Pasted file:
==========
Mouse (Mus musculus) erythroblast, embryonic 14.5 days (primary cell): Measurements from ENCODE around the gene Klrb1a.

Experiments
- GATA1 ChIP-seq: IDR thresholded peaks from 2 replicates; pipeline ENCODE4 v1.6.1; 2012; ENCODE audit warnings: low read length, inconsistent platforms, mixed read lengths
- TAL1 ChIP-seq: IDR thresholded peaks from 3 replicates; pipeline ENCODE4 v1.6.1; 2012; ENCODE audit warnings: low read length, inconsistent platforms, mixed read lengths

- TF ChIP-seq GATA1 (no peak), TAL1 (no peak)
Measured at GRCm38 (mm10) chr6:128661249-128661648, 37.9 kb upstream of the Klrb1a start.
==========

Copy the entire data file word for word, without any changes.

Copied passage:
Mouse (Mus musculus) erythroblast, embryonic 14.5 days (primary cell): Measurements from ENCODE around the gene Klrb1a.

Experiments
- GATA1 ChIP-seq: IDR thresholded peaks from 2 replicates; pipeline ENCODE4 v1.6.1; 2012; ENCODE audit warnings: low read length, inconsistent platforms, mixed read lengths
- TAL1 ChIP-seq: IDR thresholded peaks from 3 replicates; pipeline ENCODE4 v1.6.1; 2012; ENCODE audit warnings: low read length, inconsistent platforms, mixed read lengths

- TF ChIP-seq GATA1 (no peak), TAL1 (no peak)
Measured at GRCm38 (mm10) chr6:128661249-128661648, 37.9 kb upstream of the Klrb1a start.